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Religious beliefs, in particular views on the afterlife, could plausibly influence suicide.

Is there some study which tries to look at how belief systems play a role in the number of suicides in some country or in the world?

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I think, from a statistical point of view, this question will be impossible to answer, because belief in an afterlife is almost always tied to powerful confounding factors, such as participation in a community of fellow believers, marital status, age, etc. I imagine that religious affiliation probably can have a strong protective effect regarding suicide - though I don't have any statistics to back that up - but I can't envisage how you would separate out the various components of religious affiliation and prove which component(s) made the crucial difference.

You might have heard of Émile Durkheim's famous book Suicide. (Forgive me if I'm assuming either too little or too much knowledge on your part.) Durkheim looked specifically at the effect of religious affiliation on suicide: he found that Jews in late nineteenth century France had the lowest rate of suicide, Protestants the highest, and Roman Catholics somewhere in the middle. Durkheim, however, attributed these findings to the fact that Jews tended to form very tight-knit communities, and that Protestants tended to be much more individualistic, than to any doctrinal difference.

On a more personal note, as a believer who has been through two episodes of severe depression, I think that, broadly speaking, belief in an afterlife probably does have a protective effect with regard to suicide - although there are plenty of factors whose effect is more potent. I have no background in academic psychology, so my advice is probably both unwelcome and unsound, but, if this is part of a formal research project, a good place to start would be to interview believers who had gone through, or were going through, an episode of severe depression. Also, John Donne's Biathanatos provides a very left-field exploration of Christian attitudes to suicide.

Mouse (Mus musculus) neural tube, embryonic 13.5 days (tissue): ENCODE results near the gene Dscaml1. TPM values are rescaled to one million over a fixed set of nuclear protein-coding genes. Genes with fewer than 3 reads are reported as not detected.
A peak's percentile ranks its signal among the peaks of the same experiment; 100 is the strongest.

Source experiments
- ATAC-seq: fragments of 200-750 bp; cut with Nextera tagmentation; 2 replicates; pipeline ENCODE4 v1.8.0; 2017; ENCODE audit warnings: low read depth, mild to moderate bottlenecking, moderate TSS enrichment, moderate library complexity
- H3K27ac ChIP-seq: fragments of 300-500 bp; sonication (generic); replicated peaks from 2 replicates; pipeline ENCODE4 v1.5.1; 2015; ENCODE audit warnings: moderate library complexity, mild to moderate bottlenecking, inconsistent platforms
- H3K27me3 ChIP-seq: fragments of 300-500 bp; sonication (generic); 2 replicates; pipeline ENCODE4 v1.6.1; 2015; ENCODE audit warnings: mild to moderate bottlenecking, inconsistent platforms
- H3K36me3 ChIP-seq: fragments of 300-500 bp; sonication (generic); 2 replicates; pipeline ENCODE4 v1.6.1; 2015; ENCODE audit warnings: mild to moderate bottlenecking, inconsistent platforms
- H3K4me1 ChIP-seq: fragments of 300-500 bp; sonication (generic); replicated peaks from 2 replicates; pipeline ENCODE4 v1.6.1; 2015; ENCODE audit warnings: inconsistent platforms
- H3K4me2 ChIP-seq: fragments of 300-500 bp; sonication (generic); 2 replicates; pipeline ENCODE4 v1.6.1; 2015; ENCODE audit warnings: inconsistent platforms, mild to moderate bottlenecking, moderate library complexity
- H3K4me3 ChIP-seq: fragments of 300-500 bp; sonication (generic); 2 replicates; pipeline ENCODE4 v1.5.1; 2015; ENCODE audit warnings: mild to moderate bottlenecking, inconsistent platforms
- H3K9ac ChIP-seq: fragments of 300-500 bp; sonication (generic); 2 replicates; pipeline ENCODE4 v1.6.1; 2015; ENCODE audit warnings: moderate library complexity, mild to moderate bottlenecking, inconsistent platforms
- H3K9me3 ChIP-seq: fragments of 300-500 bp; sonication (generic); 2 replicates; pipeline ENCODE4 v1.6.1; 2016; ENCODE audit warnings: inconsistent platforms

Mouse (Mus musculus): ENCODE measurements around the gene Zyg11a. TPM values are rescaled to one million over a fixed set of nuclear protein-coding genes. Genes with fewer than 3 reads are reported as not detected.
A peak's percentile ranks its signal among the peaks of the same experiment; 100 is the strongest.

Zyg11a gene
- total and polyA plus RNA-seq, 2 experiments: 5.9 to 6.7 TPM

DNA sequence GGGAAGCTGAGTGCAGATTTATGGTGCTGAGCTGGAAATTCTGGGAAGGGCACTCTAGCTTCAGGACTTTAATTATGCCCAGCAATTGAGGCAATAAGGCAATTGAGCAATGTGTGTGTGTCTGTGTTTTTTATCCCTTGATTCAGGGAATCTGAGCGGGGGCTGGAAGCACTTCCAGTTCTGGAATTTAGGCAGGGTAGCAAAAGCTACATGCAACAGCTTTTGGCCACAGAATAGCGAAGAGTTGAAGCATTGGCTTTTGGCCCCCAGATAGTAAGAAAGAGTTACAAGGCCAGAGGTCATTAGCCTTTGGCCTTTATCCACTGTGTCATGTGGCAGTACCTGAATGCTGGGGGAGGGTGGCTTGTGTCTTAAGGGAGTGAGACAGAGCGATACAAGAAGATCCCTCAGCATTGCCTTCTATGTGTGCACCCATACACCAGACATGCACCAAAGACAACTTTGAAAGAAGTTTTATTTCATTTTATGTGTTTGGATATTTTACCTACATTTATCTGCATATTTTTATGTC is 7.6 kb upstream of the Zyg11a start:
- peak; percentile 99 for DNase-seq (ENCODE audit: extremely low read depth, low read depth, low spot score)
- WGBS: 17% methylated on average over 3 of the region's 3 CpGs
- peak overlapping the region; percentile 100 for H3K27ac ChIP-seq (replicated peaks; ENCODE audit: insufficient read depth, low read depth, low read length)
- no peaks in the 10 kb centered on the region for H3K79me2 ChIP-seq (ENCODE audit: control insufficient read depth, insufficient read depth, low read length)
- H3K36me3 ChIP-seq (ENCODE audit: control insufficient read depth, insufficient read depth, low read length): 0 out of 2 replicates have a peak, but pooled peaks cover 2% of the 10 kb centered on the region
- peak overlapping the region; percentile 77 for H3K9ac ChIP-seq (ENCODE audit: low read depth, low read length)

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    $\begingroup$ Great answer, thank you! However, doesn't whether believe in an afterlife have a protective effect with regard to suicide depend wholly on the type of afterlife your religion prescribes? I.e., if your religion dictates taking your own life will make it more likely you end up in hell, it would be protective, but if there is no such interpretation, it could be encouraging ("I won't really die, there is still the afterlife."). $\endgroup$ – Steven Jeuris Dec 21 '19 at 19:35
  • $\begingroup$ David Foster Wallace wrote: 'The so-called "psychotically depressed" person who tries to kill herself doesn't do so out of quote "hopelessness" or any abstract conviction that life's assets and debits do not square. And surely not because death seems suddenly appealing. The person in whom Its invisible agony reaches a certain unendurable level will kill herself the same way a trapped person will eventually jump from the window of a burning high-rise.' $\endgroup$ – Tom Hosker Dec 23 '19 at 11:15
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    $\begingroup$ You seem to be thinking about suicide in terms of a rational weighing up of pros and cons, and I think that's misguided. I think suicide is most often a matter of giving in to an animal impulse, rather than anything more considered. $\endgroup$ – Tom Hosker Dec 23 '19 at 11:32
  • $\begingroup$ It's also worth noting that belief can cut both ways. That is, belief in eternal punishment for committing suicide, combined with pain intense enough to make one consider taking one's own life, can cause a person to doubt said belief, as well as the whole belief structure supporting it. $\endgroup$ – Tom Hosker Dec 23 '19 at 11:37
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    $\begingroup$ That said, there is another species of suicide, which we find in the so-called "honour cultures" of antiquity and present-day Japan. In those societies, suicide frequently is a rational act, and thus I imagine that more Christian-like attitudes to suicide could be very protective indeed. (Sorry for such a long response!) $\endgroup$ – Tom Hosker Dec 23 '19 at 11:42

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